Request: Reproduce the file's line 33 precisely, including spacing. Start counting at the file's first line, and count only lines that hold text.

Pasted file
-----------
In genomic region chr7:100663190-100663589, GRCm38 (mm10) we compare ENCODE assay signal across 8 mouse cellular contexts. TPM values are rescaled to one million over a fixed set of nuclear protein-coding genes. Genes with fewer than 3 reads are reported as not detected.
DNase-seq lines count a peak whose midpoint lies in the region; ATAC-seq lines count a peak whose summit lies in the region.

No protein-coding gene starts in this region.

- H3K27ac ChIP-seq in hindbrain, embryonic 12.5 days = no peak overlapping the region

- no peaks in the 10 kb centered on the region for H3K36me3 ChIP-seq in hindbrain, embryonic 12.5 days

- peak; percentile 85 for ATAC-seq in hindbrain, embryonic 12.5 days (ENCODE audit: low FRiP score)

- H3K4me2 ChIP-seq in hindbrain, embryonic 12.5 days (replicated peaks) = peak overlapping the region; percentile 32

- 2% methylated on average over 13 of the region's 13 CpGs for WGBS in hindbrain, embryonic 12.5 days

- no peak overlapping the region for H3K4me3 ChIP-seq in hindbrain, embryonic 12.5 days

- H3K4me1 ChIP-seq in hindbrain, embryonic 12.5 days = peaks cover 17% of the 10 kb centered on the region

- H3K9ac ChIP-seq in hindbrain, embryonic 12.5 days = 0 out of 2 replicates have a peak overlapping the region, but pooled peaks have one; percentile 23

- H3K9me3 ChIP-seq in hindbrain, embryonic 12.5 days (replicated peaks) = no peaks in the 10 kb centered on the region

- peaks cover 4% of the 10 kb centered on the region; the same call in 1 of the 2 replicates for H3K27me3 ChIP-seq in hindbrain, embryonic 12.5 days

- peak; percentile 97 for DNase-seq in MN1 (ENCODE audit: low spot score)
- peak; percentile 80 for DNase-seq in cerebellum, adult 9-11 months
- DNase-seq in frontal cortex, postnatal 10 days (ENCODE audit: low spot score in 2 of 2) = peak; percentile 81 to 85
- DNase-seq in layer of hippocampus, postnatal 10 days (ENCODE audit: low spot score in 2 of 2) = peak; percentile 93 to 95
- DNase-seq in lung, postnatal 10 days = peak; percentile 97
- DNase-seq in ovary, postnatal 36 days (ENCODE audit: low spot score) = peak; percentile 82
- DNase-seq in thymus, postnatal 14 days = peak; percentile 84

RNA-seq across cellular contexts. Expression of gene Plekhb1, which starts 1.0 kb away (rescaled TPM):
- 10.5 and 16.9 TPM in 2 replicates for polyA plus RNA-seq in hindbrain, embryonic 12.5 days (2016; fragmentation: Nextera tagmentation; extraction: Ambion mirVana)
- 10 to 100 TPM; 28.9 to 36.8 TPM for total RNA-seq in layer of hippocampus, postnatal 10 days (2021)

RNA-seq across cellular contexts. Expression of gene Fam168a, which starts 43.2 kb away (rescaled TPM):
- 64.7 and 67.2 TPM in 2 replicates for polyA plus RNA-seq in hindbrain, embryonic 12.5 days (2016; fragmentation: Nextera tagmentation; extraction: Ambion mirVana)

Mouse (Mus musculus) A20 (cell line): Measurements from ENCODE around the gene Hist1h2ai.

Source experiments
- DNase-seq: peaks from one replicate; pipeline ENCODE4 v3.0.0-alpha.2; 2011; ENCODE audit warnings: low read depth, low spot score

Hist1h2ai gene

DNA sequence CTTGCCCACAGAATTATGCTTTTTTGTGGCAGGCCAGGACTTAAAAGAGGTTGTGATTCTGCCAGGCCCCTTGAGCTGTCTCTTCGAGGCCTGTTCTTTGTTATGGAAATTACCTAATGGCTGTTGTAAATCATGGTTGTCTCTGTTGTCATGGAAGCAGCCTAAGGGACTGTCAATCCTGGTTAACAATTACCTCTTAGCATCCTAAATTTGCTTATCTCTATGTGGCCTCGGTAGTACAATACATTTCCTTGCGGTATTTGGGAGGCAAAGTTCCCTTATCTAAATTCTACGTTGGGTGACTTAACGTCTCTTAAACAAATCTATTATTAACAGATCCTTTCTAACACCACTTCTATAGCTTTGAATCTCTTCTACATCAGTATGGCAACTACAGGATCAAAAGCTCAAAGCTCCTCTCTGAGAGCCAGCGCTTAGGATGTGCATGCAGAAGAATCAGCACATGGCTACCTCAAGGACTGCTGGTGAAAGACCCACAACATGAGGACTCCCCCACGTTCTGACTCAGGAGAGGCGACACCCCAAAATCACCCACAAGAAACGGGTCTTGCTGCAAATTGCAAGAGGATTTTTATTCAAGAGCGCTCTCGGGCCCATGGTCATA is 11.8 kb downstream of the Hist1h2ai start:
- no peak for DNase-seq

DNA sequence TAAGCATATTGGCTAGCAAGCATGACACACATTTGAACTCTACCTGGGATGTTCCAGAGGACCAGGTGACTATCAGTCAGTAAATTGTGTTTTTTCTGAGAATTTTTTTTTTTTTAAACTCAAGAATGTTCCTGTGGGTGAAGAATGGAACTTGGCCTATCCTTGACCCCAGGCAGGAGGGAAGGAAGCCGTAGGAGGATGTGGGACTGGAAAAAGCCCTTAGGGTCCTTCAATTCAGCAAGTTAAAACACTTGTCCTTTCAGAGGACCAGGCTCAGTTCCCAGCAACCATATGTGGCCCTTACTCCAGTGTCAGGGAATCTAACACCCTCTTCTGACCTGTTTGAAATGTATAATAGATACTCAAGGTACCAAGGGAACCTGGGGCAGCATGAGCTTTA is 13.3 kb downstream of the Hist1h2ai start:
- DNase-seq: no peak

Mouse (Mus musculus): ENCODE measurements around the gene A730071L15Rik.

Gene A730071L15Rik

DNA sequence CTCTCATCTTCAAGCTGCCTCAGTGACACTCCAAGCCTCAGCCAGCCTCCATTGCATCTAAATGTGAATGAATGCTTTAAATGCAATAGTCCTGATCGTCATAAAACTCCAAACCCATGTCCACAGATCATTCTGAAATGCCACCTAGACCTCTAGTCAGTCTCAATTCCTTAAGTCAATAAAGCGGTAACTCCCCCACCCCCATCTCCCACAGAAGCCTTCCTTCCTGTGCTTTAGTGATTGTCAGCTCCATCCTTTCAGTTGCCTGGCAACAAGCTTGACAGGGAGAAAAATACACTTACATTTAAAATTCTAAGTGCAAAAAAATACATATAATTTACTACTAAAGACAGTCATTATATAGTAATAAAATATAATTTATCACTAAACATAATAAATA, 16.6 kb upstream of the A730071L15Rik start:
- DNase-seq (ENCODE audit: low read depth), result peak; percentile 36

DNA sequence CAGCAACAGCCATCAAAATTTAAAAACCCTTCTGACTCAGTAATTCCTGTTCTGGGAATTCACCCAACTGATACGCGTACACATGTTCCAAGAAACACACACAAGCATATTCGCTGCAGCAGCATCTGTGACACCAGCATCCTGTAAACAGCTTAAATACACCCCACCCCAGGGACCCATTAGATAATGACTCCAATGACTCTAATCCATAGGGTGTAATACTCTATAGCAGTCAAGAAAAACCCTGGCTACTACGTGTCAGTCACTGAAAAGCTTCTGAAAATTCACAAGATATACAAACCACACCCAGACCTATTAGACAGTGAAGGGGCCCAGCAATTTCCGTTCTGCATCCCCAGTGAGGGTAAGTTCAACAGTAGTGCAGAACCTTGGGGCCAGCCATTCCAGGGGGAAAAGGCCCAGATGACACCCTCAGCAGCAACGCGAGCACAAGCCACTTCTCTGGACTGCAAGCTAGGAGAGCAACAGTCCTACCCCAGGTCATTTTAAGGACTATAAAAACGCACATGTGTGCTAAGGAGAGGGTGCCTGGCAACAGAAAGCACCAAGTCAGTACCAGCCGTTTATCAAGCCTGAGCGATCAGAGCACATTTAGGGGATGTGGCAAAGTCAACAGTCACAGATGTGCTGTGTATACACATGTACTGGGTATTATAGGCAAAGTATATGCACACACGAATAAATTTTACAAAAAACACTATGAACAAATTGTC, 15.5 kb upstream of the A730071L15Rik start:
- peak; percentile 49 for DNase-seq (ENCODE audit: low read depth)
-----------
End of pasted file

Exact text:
- DNase-seq: no peak